[20] Variations in source water inputs, net community production (NCP = gross primary production – net community respiration), CaCO3production/dissolution and air-sea gas exchange could also contribute to the observed variability. We can estimate the oceanic source waterpCO2using an empirical SST-pCO2 relationship developed by Olsen et al. [2004]for the oligotrophic Caribbean Sea. Their temperature, latitude and longitude-dependent relationships were developed using shipboardpCO2 and remotely sensed sea surface temperature measured in the Caribbean Sea for the year 2002. This relationship was used with the local SST and location of the reef head to estimate the oceanic source water pCO2. We added the difference in the annual mean atmospheric pCO2 at Mauna Loa between 2002 and 2007 (10.6 μatm) to the calculated pCO2 to estimate the 2007 open ocean values, assuming the surface ocean pCO2 tracks the atmospheric CO2 increase. Mean summertime offshore pCO2 was 390 ± 2.5 μatm, or about 70 μatm below the mean summer reef pCO2 (Figure 3b and Table 1). During the winter, the estimated mean offshore pCO2 was 359 ± 4 μatm, very close to the reef mean of 356 μatm, while the fall offshore pCO2 (388 ± 4.6 μatm) was again well below the reef mean (437 μatm). The seasonal temperature range on the reef and open ocean are very similar, as shown in Figure 2 but, using CO2SYS, the seasonal range of the offshore water pCO2 shown in Figure 3 is mostly explained by temperature (i.e., the Olsen et al. [2004] algorithm is primarily driven by the thermodynamic pCO2 variability), in contrast to the reef where, as shown above, only ∼50% of the observed seasonal range is due to seasonal heating and cooling. It is clear that the biogeochemical properties of offshore waters traversing the insular shelf are strongly imprinted by local processes. These observations are similar to those of Bates et al. [2001], where the local reef profoundly alters the open ocean biogeochemical composition.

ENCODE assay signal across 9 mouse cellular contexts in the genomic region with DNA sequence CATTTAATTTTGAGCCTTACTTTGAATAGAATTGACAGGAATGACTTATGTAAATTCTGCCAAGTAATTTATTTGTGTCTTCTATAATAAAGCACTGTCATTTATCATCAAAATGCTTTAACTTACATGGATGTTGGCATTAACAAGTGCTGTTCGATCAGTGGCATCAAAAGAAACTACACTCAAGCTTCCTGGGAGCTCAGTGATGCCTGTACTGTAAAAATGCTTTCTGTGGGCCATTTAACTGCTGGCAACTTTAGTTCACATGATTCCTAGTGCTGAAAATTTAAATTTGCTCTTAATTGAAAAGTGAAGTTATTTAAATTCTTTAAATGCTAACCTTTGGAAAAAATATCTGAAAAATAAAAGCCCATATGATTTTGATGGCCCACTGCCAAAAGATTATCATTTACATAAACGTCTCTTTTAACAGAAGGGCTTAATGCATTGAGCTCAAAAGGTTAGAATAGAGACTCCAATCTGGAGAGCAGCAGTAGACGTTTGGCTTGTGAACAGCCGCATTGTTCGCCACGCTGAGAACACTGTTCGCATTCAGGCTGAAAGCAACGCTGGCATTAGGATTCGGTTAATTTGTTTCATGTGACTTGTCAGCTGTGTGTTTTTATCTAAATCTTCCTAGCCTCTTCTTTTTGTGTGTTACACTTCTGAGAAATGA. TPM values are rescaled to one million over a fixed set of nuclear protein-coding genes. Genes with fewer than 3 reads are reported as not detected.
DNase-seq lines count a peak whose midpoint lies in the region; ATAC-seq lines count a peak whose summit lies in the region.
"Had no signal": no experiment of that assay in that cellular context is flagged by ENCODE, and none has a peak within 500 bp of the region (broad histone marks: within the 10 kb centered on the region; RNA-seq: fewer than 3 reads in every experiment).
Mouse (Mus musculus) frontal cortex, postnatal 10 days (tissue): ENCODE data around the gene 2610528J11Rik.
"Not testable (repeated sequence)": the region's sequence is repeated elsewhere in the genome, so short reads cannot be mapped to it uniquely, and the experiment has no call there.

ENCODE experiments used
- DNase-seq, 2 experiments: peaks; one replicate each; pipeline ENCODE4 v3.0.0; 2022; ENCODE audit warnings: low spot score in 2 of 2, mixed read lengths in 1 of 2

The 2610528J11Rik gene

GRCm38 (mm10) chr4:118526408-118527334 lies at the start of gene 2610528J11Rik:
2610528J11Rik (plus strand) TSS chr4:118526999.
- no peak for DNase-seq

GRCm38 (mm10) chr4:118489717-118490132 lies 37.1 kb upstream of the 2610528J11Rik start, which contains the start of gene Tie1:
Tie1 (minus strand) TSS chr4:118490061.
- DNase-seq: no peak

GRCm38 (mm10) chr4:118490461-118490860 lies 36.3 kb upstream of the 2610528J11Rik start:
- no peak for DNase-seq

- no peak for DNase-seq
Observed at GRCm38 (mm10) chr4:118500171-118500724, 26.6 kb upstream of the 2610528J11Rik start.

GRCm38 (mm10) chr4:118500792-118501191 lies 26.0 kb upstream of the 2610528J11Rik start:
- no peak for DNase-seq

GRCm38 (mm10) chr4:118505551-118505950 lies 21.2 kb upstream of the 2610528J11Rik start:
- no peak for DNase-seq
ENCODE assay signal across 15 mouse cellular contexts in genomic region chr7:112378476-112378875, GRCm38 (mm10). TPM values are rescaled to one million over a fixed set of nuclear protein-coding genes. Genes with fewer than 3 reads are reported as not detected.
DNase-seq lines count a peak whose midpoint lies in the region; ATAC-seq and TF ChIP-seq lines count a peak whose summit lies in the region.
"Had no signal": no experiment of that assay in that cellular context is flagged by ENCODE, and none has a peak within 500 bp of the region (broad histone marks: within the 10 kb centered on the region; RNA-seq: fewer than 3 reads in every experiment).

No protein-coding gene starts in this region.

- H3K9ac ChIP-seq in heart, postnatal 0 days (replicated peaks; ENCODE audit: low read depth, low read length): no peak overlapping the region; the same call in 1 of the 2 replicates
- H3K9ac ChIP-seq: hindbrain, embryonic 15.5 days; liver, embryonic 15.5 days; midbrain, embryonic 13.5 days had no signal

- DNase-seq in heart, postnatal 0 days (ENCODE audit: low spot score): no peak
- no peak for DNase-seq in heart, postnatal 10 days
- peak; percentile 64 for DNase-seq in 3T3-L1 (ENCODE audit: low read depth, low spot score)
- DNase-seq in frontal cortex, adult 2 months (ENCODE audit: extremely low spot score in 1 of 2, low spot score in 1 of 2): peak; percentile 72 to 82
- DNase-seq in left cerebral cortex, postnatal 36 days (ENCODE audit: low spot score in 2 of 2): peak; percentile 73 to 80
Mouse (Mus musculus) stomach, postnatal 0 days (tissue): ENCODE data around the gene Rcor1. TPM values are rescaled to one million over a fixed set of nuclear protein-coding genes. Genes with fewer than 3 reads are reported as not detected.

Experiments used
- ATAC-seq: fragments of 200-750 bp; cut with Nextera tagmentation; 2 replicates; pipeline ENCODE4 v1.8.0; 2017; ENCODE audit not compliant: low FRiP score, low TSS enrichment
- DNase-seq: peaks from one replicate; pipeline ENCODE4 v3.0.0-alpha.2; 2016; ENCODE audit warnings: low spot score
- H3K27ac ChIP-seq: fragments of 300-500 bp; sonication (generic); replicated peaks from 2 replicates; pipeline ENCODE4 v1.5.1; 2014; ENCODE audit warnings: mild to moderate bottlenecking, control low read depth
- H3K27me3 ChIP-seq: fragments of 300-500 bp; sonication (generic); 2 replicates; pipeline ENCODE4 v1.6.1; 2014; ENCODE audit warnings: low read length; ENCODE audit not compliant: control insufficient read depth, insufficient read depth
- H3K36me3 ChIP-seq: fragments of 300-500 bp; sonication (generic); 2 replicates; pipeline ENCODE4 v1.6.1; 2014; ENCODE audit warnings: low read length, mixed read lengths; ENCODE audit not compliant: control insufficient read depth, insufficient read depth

[21] The monthly mean values are compared to the temperature-corrected data inFigure 5. The constant temperature pCO2 is near atmospheric saturation in the winter (Figure 5b) whereas in the summer and fall it is significantly above saturation. As described by Takahashi et al. [2002], this “residual” constant temperature pCO2represents contributions from water mass changes, air-sea gas exchange and biological processes. In the summer, when the reef water strongly resembles offshore water (based on temperature and salinity;Figure 2), only biological processes could generate the observed supersaturation; whereas in the fall there is significant freshwater input that could alter the inorganic carbon system. Straight dilution has negligible effects on pH and pCO2, estimated by decreasing the seasonal DIC and AT (Table 1) in direct proportion to salinity and recalculating in COSYS. Therefore, the fall supersaturation also requires some other explanation. These processes are discussed in the following section.